Baltimore Orioles: Rob Manfred Passes First Test as MLB Commissioner
By Mike Smith
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For the past week, violent protests have had a major impact on the city of Baltimore. People have been looting neighborhood stores, setting fire to cars, and a city-wide 10 p.m. curfew was put into place.
This has caused a lot of safety concerns for the city of Baltimore, and the Baltimore Orioles. Nobody is suggesting that the Orioles current nine-game homestand bears any importance in comparison to what’s going on in the surrounding city, but it does create an interesting dynamic.
New MLB Commissioner Rob Manfred just so happened to be in town on Monday, when the Orioles were scheduled to begin a three-game series with the Chicago White Sox. Manfred was immediately put into a tough position, as the curfew and safety concerns seemed to make MLB games impossible.
After meeting with city and law enforcement officials, Monday’s game was postponed, while they worked on figuring out the next two games against Chicago, as well as the three-game series set to take place over the weekend against the Tampa Bay Rays.
On Tuesday, the news broke. MLB had decided to postpone Tuesday’s game as well, and it would be made up, along with Monday’s game, in a doubleheader on May 28th. Wednesday’s game would be moved from 7:05 to 2:05, and it would be closed to the public. Finally, the three games with the Rays would be moved to Tampa Bay, with the Orioles still acting as the home team in their home uniforms, and batting last.
I can’t imagine that this was an easy decision for Manfred, even after consulting with officials in the city of Baltimore, and with the three franchises involved. However, this was the decision that had to be made.
The White Sox don’t make another trip to Baltimore, and rescheduling an entire three-game series would be impossible, but they found a way to fit a doubleheader in the schedule (The Orioles will already be home, as they’ll be in the middle of a homestand, while the White Sox will have to stop on a scheduled off-day in between a series in Toronto and a series in Houston).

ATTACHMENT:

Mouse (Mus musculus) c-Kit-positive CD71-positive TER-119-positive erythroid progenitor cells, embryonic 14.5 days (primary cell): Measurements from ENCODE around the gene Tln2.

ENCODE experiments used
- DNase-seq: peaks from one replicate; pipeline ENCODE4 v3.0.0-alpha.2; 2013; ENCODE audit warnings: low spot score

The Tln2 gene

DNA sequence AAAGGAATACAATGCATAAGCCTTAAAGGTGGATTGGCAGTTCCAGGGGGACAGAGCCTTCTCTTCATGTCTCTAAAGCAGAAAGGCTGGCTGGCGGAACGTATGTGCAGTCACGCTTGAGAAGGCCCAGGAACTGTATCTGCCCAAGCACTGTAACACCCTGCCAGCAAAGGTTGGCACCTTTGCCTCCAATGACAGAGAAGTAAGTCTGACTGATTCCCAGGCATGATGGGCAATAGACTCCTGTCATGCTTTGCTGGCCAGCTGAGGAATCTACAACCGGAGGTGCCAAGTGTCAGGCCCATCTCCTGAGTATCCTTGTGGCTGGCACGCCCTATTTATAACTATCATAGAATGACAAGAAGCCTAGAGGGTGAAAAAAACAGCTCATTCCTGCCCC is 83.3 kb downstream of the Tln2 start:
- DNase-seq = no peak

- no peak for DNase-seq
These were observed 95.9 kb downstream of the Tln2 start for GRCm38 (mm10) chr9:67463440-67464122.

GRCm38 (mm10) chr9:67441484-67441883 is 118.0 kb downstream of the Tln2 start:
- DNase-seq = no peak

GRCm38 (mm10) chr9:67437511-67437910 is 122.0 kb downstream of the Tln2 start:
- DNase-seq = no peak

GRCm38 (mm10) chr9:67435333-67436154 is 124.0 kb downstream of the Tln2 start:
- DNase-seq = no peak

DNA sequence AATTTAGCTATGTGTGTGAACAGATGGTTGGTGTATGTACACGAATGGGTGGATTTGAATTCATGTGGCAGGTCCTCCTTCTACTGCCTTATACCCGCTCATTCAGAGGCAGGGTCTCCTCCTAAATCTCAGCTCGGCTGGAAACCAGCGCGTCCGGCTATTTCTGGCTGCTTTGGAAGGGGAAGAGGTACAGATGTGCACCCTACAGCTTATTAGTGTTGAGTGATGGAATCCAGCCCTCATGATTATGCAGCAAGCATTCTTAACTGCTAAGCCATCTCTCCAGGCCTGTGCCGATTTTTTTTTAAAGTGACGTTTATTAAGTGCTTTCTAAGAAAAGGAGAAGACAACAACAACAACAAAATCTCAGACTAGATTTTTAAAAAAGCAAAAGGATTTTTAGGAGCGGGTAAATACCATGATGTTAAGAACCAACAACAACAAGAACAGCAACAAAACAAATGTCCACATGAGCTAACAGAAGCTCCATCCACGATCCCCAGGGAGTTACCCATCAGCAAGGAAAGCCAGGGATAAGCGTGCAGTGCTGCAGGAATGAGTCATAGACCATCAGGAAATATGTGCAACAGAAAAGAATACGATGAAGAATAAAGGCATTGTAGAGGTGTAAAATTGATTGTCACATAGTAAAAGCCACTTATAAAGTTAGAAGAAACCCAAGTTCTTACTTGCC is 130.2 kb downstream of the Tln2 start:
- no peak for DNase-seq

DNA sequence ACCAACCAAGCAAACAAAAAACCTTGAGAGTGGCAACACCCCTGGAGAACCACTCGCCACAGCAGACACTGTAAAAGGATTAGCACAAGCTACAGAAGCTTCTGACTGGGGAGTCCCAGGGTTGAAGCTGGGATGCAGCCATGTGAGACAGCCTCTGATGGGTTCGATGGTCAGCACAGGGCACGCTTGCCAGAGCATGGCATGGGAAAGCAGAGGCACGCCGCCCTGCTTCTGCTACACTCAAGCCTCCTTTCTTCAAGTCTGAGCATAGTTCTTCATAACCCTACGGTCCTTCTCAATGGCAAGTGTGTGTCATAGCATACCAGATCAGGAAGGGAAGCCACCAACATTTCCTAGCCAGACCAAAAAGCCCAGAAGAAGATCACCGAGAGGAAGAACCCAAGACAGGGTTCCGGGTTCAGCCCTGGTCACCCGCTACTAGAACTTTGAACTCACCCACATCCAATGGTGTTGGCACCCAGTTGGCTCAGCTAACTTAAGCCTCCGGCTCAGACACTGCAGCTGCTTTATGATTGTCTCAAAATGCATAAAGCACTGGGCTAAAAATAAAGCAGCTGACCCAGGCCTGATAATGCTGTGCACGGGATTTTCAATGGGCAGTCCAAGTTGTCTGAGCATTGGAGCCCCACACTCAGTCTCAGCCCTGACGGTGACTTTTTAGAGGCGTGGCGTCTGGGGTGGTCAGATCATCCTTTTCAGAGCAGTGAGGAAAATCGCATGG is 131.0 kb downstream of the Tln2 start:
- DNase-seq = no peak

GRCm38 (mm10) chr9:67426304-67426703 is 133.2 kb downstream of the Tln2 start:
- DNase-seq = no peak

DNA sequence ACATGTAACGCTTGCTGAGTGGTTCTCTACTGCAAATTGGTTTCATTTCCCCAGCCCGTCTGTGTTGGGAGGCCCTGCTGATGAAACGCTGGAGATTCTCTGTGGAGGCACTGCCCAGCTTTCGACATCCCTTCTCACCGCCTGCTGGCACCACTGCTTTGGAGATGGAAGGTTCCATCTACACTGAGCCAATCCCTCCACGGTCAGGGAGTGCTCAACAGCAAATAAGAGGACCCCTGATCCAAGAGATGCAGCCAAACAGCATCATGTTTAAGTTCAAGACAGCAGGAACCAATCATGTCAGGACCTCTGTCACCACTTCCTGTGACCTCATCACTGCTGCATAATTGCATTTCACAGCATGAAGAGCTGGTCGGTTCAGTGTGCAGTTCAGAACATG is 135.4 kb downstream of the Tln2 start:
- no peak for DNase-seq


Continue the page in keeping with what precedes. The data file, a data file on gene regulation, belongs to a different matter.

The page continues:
Nobody wants to play a game with no fans. Financially it hurts the home team, and it created a weird environment for watching the game on TV, and I’m sure the same goes for the players involved. Still, had they allowed people to be at this game, they would’ve created a mass-gathering of people, and an easy target for more protests.
As for the three “home” games in Tampa, this has an even further financial effect on the Orioles, but it gets those three games out of town, and the Orioles aren’t scheduled for another home game until May 11th.
While it’s a tough draw for the Orioles, who have now lost three home games, and played one home game without their crowd behind them, baseball isn’t important here.
Manfred was put in a tough spot and did the best thing for the safety of the people of Baltimore, the Orioles, the White Sox, and the Rays.
I personally thought that the new commissioner was already off to a good start with the “pace-of-play” rules, but in his first big test, he did what was best for a team, and, more importantly, a city..